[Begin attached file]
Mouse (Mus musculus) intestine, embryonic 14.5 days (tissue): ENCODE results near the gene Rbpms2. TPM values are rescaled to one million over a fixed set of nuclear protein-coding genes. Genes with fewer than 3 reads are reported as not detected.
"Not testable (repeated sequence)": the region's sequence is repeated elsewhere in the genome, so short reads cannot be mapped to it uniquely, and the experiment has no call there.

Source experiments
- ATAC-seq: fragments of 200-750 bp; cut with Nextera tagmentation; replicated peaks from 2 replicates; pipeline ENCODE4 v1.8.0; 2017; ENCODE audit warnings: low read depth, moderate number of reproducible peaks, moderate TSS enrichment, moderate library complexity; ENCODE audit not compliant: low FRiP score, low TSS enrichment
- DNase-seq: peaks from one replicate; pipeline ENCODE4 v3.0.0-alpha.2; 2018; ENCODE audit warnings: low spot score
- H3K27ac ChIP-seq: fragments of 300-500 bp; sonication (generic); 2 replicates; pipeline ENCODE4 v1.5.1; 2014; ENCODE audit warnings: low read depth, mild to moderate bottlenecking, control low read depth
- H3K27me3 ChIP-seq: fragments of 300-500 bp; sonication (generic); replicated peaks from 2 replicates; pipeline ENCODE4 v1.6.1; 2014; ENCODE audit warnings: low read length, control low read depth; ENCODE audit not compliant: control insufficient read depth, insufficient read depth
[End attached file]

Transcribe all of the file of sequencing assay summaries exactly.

Mouse (Mus musculus) intestine, embryonic 14.5 days (tissue): ENCODE results near the gene Rbpms2. TPM values are rescaled to one million over a fixed set of nuclear protein-coding genes. Genes with fewer than 3 reads are reported as not detected.
"Not testable (repeated sequence)": the region's sequence is repeated elsewhere in the genome, so short reads cannot be mapped to it uniquely, and the experiment has no call there.

Source experiments
- ATAC-seq: fragments of 200-750 bp; cut with Nextera tagmentation; replicated peaks from 2 replicates; pipeline ENCODE4 v1.8.0; 2017; ENCODE audit warnings: low read depth, moderate number of reproducible peaks, moderate TSS enrichment, moderate library complexity; ENCODE audit not compliant: low FRiP score, low TSS enrichment
- DNase-seq: peaks from one replicate; pipeline ENCODE4 v3.0.0-alpha.2; 2018; ENCODE audit warnings: low spot score
- H3K27ac ChIP-seq: fragments of 300-500 bp; sonication (generic); 2 replicates; pipeline ENCODE4 v1.5.1; 2014; ENCODE audit warnings: low read depth, mild to moderate bottlenecking, control low read depth
- H3K27me3 ChIP-seq: fragments of 300-500 bp; sonication (generic); replicated peaks from 2 replicates; pipeline ENCODE4 v1.6.1; 2014; ENCODE audit warnings: low read length, control low read depth; ENCODE audit not compliant: control insufficient read depth, insufficient read depth